20. Effects of Nicotine Administration and Stress on Sensory-Gating Depend on Rat Strain and Sex

    DTIC Science & Technology

    1998-01-01

    variable that may 2 interact with nicotine) in an animal model that included several different genotypes (Le., sex and strain). The present research...important to help explain smoking-stress interactions but this argument is based on limited data CAcri, 1994); and, 3) the available, relevant...groups, crowded (non-stressed) females self- administered more fentanyl (an opioid 100 times more potent that morphine ) than did individually-housed

  1. The effect of nicotine on visuospatial attention in chronic spatial neglect depends upon lesion location.

    PubMed

    Vossel, S; Kukolja, J; Thimm, M; Thiel, C M; Fink, G R

    2010-09-01

    The deficit to reorient attention from ipsilesional to contralesional space is one key feature of the spatial neglect syndrome. As previous studies suggest that reorienting of visuospatial attention is modulated by cholinergic neurotransmission, we investigated whether cholinergic stimulation with nicotine (Nicorette 2 mg, Pharmacia/Pfizer, Helsingborg, Sweden) facilitates attentional reorienting in spatial neglect patients. Nine nonsmoking patients with stable neglect symptoms were investigated in a within-subject cross-over design. We used a location-cueing paradigm and analysed reaction time (RT) differences between validly and invalidly cued, as well as between neutrally cued and uncued targets as a function of hemifield and drug. Moreover, since the nicotine effect is mediated by parietal brain areas in healthy subjects, we tested whether lesion location influences the pharmacological effect. Nicotine speeded RTs in valid and invalid trials nonspecifically, without modulating the validity effect in the location-cueing task in the whole group of patients. Lesion-symptom mapping revealed a relationship between lesion site and the pharmacological effect on reorienting to contralesional space in right parietal and temporal brain regions. We conclude that in patients with chronic spatial neglect the performance in the location-cueing paradigm can be modulated by a cholinergic stimulant provided that the lesion spares right parietal and temporal cortex.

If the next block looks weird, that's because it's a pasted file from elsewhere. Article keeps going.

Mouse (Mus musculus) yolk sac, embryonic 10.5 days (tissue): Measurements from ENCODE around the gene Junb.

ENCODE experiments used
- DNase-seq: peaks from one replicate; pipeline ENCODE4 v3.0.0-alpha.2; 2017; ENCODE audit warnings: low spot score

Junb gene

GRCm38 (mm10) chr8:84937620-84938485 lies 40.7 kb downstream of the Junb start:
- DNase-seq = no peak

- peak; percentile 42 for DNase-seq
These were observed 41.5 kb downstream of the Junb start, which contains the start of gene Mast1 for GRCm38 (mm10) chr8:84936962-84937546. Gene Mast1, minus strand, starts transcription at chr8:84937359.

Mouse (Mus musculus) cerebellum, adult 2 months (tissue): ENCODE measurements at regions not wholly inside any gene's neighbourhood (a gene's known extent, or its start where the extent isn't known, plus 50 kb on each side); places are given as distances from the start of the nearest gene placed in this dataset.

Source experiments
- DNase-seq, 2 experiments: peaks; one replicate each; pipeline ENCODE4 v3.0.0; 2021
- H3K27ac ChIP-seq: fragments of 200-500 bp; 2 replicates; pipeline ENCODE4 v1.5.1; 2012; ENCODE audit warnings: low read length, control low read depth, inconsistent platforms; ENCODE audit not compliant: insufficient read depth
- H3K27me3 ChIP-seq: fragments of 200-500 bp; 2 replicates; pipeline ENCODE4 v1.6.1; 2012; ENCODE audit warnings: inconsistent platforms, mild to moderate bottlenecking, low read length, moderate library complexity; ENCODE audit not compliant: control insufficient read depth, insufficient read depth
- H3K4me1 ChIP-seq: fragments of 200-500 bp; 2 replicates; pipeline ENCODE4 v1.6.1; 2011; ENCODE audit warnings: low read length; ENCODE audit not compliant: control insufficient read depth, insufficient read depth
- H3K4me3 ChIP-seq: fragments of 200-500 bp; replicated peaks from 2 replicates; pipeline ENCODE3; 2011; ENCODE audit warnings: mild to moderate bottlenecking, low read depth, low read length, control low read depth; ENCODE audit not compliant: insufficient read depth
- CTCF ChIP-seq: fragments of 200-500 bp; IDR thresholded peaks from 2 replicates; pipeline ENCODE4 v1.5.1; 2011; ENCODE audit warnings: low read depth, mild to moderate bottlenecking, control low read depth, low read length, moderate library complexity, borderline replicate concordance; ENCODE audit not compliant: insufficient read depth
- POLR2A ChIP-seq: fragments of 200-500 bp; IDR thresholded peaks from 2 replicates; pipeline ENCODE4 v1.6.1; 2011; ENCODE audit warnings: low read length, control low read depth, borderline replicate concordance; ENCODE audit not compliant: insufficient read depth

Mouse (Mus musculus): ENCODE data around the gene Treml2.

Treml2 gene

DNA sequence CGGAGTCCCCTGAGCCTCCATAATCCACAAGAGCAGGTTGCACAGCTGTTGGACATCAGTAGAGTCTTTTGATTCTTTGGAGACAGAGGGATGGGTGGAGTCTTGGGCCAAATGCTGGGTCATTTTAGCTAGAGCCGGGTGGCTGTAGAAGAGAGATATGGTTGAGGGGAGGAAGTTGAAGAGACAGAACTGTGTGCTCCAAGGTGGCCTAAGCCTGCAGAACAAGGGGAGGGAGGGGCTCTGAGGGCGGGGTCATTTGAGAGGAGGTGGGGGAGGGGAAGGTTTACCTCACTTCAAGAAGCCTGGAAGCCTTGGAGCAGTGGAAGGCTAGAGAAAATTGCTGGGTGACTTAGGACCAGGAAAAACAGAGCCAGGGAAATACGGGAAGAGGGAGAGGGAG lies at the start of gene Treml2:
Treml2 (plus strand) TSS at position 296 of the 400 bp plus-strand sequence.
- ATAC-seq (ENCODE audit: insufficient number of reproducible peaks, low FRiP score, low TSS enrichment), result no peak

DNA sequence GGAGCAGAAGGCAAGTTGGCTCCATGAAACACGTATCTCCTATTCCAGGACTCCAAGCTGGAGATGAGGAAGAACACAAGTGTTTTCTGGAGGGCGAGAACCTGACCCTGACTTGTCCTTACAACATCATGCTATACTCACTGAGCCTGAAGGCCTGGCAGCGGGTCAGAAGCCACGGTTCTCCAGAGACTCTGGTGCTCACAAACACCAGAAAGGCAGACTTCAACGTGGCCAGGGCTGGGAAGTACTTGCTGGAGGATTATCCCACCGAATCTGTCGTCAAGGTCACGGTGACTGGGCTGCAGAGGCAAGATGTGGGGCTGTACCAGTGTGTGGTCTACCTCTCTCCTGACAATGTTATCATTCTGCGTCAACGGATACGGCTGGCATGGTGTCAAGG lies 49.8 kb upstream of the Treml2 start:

2. E-cigarettes: Are we renormalizing public smoking? Reversing five decades of tobacco control and revitalizing nicotine dependency in children and youth in Canada

    PubMed Central

    Stanwick, Richard

    2015-01-01

    An electronic cigarette (e-cigarette) is a battery attached to a chamber containing liquid that may (or may not) contain nicotine. The battery heats the liquid and converts it into a vapour, which is inhaled, mimicking tobacco smoking. The e-cigarette does not rely on tobacco as a source of nicotine but, rather, vaporizes a liquid for inhalation. E-liquids are often flavoured and may contain nicotine in various concentrations, although actual amounts are seldom accurately reflected in container labelling. The deleterious effects of nicotine on paediatric health are well established. The use of e-cigarettes in the paediatric age group is on the rise in Canada, as are associated nicotine poisonings. E-devices generate substantial amounts of fine particulate matter, toxins and heavy metals at levels that can exceed those observed for conventional cigarettes. Children and youth are particularly susceptible to these atomized products. Action must be taken before these devices become a more established public health hazard. Policies to denormalize tobacco smoking in society and historic reductions in tobacco consumption may be undermined by this new ‘gateway’ product to nicotine dependency. PMID:25838785